42New, supra note 11.

43Ian Lovett, California Bill Focuses on Curbing Campus Sexual Assaults, N.Y. Times, Sept. 11, 2014, at A16. The law has unsurprisingly encountered many of the criticisms generally aimed at efforts to define affirmative consent. Some objections relate to the involvement of the state. See, e.g., Editorial, Sex and College Students: Should the Legislature Be in the Mix Too?, L.A. Times (May 28, 2014, 4:25 PM), http://www.latimes.com/opinion/editorials/la-ed-affirmative-consent-20140525-story.html (“A state law is not the way to convey messages better imparted by experts. It’s one thing for the government to say what people may not do, but it’s more worrisome when politicians tell us what we must do.”). Still other areas of disagreement concern the contents of affirmative consent rules. See infra notes 58– 65 and accompanying text. At times, the critique has distorted the proposed legislation. See Tracy Clark-Flory, The Media Slams a Bill for Banning Foreplay on College Campuses—Except Everything They’re Writing Is a Lie, Salon (June 5, 2014, 6:59 PM), http://www.salon.com/2014/06/05/the_media_slams_a_bill_for_banning_foreplay_on_college_campuses_except_everything_theyre_writing_is_a_lie/.

442014 Cal. Stat. ch. 748 (S.B. No. 967).

45Other states are already following suit. In New York, Governor Andrew Cuomo is spearheading legislative efforts to require all universities and colleges to adopt an affirmative consent definition. E.g., Amanda Marcotte, Andrew Cuomo Proposes Affirmative Consent for New York Universities, Slate: XXfactor (Jan. 19, 2015, 9:11 AM), http://www.slate.com/blogs/xx_factor/2015/01/19/affirmative_consent_in_new_york_gov_andrew_cuomo_proposes_legislation.html. Other states, including New Jersey and New Hampshire, are considering passage of similar laws. E.g., New, supra note 11.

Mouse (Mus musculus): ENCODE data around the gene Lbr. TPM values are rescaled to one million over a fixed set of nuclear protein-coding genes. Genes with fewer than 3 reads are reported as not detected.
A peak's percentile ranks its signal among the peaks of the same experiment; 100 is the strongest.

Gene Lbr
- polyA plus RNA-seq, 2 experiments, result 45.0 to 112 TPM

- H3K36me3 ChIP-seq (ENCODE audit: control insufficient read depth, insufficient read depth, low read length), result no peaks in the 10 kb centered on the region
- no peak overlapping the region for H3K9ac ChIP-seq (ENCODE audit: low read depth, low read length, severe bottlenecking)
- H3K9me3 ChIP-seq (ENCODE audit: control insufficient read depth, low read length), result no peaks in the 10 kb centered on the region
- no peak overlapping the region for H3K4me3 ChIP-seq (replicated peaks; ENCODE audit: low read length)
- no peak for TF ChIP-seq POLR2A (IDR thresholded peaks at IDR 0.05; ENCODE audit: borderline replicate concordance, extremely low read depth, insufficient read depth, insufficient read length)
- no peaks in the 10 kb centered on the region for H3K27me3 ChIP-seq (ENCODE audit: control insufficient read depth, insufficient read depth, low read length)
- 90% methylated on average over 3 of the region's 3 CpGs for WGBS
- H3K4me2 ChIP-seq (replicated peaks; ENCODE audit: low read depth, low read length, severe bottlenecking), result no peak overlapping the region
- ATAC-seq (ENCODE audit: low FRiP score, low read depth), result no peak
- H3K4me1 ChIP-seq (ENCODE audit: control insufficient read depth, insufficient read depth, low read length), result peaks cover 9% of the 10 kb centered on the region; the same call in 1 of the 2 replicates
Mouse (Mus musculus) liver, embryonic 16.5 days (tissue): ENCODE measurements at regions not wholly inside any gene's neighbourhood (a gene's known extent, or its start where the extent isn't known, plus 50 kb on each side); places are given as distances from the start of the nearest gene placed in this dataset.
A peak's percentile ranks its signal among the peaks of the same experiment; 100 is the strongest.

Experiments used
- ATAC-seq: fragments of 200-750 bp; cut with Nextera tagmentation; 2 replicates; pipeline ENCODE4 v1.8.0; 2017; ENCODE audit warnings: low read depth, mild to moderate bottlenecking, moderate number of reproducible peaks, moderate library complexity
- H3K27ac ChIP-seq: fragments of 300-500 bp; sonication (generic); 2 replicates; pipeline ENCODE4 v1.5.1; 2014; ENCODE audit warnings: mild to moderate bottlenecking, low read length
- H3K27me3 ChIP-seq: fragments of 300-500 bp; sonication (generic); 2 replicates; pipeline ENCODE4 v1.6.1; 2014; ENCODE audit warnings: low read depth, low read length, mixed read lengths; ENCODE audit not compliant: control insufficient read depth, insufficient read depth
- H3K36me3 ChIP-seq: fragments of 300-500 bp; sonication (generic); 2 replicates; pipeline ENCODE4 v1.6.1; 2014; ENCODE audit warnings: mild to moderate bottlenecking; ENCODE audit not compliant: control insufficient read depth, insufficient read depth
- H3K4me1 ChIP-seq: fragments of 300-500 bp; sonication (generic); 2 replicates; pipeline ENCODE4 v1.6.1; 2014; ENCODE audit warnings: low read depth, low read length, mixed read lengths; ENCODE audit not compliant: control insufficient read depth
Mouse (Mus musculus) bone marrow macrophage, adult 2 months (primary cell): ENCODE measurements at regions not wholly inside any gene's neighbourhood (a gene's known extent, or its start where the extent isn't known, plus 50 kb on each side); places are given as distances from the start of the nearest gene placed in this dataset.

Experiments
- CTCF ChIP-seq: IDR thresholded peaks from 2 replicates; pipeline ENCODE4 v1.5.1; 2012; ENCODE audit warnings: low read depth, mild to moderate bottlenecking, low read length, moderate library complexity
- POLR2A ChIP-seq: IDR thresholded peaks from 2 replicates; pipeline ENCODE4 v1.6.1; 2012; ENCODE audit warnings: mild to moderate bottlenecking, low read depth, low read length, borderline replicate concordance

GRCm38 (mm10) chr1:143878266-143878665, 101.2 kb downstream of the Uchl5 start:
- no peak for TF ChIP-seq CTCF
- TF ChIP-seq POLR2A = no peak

46See New, supra note 11 (reporting that 800 colleges have adopted standards of affirmative consent). Colleges in the University of California system already had a similar standard in place when the law was enacted defining consent as “an affirmative, unambiguous and conscious decision by each participant to engage in mutually agreed upon sexual activity.” Sexual Violence Prevention & Response: Education & Training, U.C., Berkeley, http://survivorsupport.berkeley.edu/sexual-assault-facts (last visited July 25, 2015).

47Tara Culp-Ressler, Yale University Works to Strengthen Its Sexual Assault Policy by Clarifying ‘Consent’, ThinkProgress (Sept. 13, 2013, 9:07 AM), http://thinkprogress.org/health/2013/09/13/2616531/yale-university-consent/.

48Affirmative Consent Is Sexy: University of Iowa Policy Summary, Univ. of Iowa, http://dos.uiowa.edu/assistance/consent/.

49Alongside this effort is activism aimed directly at college cultural norms. See Kitroeff, supra note 24.

50See, e.g., Editorial, Fixing Sexual Assault Response, Harv. Crimson (Apr. 7, 2014) (citing Deborah Tuerkheimer, Opinion, We Preach ‘No Means No’ for Sex, But That’s Not What The Law Says, Guardian (Jan. 12, 2014, 8:30 PM), http://www.theguardian.com/commentisfree/2014/jan/12/rape-definition-use-of-force), http://www.thecrimson.com/article/2014/4/7/fixing-sexual-assault-response/; Our Demands, Our Harv. Can Do Better, https://ourharvardcandobetter.wordpress.com/our-demands/ (last visited July 25, 2015).

51New, supra note 11.

52 Sample Language and Definitions of Prohibited Conduct for a School’s Sexual Misconduct Policy 4, Not Alone, https://www.notalone.gov/assets/definitions-of-prohibited-conduct.pdf.

53See supra notes 35– 39 and accompanying text.

54See supra note 33 and accompanying text.